{  

            int[] array = Enumerable.Range(0, 10000).ToArray(); 
            var arrList = array.ToList();  

            CustomStopwatch sw1 = new CustomStopwatch();  
            sw1.Start();  
            foreach (var arr in array) Console.WriteLine(arr); 
            sw1.Stop();  

            CustomStopwatch sw2 = new CustomStopwatch();  
            sw2.Start();  
            foreach (var arr in arrList) Console.WriteLine(arr); 
            sw2.Stop();  

            Console.Clear();  

            Console.WriteLine($"for each on array Time elapsed: {sw1.ElapsedMilliseconds} Milliseconds, StartAt: {sw1.StartAt.Value}, EndAt: {sw1.EndAt.Value}"); 
            Console.WriteLine($"for each on list Time elapsed: {sw2.ElapsedMilliseconds} Milliseconds, StartAt: {sw2.StartAt.Value}, EndAt: {sw2.EndAt.Value}");  
            Console.ReadKey();  
        }  
    }  
}

 

Let’s run to see output and execution time in milliseconds.

Here, the For…each loop on the list is faster.

Let’s compare the While loop on the list and an array.

using System;  
using System.Linq;  

namespace ConsoleApp2  
{  

    class Program  
    {  

        static void Main(string[] args)  
        {  

            int[] array = Enumerable.Range(0, 10000).ToArray(); 
            var arrList = array.ToList();  

            CustomStopwatch sw1 = new CustomStopwatch();
            sw1.Start();  
            int i = 0;  
            while (i != array.Length) Console.WriteLine(array[i++]);  
            sw1.Stop();  

            CustomStopwatch sw2 = new CustomStopwatch();  
            sw2.Start();  
            i = 0;  
            while (i != arrList.Count) Console.WriteLine(arrList[i++]); 
            sw2.Stop();  

            Console.Clear();  

            Console.WriteLine($"while on array Time elapsed: {sw1.ElapsedMilliseconds} Milliseconds, StartAt: {sw1.StartAt.Value}, EndAt: {sw1.EndAt.Value}");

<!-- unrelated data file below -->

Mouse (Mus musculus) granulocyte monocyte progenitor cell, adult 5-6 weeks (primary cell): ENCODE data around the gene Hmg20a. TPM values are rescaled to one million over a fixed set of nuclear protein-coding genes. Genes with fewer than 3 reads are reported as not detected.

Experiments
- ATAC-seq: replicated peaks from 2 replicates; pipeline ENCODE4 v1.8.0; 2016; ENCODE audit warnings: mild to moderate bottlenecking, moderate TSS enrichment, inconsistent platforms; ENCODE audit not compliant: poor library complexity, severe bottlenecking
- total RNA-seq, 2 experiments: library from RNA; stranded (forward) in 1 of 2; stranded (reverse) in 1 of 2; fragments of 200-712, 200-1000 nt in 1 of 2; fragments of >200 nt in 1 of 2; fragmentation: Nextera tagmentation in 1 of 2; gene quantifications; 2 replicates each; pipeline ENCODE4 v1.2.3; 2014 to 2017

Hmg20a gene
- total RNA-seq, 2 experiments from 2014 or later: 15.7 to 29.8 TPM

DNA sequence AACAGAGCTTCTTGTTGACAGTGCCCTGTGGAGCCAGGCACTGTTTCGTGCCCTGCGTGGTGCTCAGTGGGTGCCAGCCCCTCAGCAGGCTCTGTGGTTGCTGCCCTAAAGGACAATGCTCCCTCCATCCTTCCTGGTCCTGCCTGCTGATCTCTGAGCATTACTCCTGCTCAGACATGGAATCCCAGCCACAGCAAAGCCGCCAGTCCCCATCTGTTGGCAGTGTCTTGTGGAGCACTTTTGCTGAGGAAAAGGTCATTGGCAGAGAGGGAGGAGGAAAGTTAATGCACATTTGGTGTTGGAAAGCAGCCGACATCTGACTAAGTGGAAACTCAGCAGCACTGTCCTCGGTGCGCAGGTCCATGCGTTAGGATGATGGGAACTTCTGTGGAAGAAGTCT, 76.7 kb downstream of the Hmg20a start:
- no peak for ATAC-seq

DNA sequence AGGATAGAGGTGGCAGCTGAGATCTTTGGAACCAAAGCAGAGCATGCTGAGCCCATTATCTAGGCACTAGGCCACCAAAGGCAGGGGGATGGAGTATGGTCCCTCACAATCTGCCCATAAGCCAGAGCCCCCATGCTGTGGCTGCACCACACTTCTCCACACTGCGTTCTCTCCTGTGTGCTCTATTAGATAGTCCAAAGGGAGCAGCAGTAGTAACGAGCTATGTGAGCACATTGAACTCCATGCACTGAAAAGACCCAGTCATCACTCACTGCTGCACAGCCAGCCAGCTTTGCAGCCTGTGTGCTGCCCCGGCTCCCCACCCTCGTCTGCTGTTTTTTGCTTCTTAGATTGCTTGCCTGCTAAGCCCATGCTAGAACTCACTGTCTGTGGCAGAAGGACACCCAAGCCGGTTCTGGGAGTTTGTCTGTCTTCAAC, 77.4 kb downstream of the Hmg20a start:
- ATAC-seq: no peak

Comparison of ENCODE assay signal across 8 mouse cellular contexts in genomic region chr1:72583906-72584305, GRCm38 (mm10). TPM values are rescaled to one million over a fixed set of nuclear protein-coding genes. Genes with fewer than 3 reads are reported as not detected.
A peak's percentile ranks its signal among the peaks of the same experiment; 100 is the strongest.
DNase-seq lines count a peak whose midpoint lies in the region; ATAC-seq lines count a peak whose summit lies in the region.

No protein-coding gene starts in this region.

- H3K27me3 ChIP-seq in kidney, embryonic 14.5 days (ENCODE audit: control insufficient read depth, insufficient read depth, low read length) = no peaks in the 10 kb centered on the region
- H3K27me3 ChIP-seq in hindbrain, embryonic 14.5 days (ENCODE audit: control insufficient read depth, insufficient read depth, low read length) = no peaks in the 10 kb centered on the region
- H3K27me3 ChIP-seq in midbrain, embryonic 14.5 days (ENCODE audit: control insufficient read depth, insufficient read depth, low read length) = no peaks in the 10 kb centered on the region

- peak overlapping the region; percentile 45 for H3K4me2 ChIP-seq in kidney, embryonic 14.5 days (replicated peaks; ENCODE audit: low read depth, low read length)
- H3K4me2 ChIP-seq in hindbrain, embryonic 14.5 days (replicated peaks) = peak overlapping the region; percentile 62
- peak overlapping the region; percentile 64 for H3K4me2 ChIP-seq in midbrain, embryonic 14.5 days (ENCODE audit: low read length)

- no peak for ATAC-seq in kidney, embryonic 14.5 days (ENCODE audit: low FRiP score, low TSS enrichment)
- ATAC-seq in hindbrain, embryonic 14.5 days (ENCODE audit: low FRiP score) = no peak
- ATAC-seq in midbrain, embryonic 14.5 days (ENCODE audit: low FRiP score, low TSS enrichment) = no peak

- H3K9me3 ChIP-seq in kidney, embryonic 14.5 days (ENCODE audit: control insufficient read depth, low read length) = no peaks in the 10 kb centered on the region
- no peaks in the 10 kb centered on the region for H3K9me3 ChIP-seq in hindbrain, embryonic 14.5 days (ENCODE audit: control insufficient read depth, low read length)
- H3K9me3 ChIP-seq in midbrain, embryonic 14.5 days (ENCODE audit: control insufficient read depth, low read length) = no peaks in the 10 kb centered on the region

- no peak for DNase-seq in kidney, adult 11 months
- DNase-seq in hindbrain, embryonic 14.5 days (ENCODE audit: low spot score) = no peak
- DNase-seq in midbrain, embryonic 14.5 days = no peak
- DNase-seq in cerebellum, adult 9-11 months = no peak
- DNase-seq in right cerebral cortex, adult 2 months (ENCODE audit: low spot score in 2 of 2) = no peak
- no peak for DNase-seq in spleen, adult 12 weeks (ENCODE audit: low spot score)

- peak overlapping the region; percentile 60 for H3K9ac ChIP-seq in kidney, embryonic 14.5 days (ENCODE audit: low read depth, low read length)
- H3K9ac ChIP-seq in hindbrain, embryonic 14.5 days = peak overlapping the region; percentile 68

Console.WriteLine($"while on list Time elapsed: {sw2.ElapsedMilliseconds} Milliseconds, StartAt: {sw2.StartAt.Value}, EndAt: {sw2.EndAt.Value}");  
            Console.ReadKey();  

        }  
    }  
}

 

And the output of While loop is as below.

The While loop is faster at looping through the list.

Conclusion

This article covered a quick comparison of For, For…each, and While loops on arrays and lists. As I said before, an array is faster than a list, but, as per my observation (in terms of iteration), a list is faster, as we can see in the outputs. I think it depends on the data and the way you use the data. My personal suggestion is that we should use a list instead of an array for the below reasons.

  • In an array, we need to know the array’s size, and we can’t change the array’s size (we have the Resize() method but it will change the reference) where a list can grow after it’s created.
  • In a list, we don’t need to worry about the list’s size or an ‘index out of bounds’ exception.
  • A list provides lots of helpful methods like Add, Find, etc.
  • Lists are easy to read.

Please give your valuable feedback/comments/questions about this article below. Please let me know how you like and understand this article and how I could improve it.